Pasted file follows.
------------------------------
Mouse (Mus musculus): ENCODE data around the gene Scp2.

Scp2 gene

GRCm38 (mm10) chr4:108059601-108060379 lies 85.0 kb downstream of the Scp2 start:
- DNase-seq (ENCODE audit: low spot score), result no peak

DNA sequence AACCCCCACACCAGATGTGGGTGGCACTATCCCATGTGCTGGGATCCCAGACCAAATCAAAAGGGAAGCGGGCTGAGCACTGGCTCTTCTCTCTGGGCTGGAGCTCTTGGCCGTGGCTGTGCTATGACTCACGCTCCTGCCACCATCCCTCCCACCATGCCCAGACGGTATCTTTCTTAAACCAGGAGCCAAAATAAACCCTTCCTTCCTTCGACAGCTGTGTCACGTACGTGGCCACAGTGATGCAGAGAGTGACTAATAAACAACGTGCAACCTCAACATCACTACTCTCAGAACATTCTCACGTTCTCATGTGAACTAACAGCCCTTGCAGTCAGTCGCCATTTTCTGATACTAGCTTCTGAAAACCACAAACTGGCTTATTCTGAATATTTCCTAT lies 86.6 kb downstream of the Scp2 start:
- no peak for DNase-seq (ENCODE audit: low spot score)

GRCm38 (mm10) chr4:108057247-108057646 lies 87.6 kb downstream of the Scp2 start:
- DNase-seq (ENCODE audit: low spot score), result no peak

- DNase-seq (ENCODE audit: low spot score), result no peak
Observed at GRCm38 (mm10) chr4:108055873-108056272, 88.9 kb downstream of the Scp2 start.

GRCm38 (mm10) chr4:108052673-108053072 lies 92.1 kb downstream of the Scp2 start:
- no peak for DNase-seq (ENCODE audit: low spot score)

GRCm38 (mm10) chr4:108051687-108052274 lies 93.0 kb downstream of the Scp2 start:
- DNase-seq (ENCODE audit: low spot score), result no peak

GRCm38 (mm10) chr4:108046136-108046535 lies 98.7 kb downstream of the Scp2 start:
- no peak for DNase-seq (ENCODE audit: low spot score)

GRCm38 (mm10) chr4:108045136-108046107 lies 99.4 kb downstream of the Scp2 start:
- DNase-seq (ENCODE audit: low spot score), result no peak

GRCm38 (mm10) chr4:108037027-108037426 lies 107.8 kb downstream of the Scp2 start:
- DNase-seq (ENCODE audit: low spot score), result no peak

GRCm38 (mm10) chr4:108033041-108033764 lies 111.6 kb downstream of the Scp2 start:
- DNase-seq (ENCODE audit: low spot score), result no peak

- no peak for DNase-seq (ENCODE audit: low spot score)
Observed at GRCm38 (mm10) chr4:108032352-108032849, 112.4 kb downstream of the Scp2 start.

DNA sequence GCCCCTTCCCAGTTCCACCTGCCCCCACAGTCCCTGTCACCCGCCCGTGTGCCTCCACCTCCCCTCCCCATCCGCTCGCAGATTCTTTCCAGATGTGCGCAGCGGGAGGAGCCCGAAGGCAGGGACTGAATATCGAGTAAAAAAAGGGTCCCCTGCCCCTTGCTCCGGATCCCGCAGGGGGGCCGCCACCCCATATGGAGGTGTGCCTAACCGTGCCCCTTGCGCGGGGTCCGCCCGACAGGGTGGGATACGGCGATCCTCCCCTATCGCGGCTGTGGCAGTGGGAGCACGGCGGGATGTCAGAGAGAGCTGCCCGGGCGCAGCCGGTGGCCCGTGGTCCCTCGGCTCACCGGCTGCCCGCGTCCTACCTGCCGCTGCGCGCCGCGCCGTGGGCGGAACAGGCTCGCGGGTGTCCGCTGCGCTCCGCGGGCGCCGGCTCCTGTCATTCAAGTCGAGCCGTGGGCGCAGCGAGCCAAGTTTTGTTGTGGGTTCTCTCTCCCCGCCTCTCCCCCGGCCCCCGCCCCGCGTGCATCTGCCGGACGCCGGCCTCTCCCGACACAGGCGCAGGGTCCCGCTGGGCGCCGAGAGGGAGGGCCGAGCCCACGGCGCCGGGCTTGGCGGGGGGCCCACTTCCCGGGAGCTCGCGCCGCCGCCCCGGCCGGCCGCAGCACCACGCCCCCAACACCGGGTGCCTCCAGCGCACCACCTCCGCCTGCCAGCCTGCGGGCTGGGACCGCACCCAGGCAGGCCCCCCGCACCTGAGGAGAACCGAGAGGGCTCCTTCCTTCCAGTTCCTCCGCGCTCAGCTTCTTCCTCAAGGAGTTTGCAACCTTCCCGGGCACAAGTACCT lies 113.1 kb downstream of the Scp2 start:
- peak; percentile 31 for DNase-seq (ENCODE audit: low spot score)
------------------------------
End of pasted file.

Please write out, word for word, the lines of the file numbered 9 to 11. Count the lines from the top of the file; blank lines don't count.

- DNase-seq (ENCODE audit: low spot score), result no peak
Observed at GRCm38 (mm10) chr4:108055873-108056272, 88.9 kb downstream of the Scp2 start.

GRCm38 (mm10) chr4:108052673-108053072 lies 92.1 kb downstream of the Scp2 start: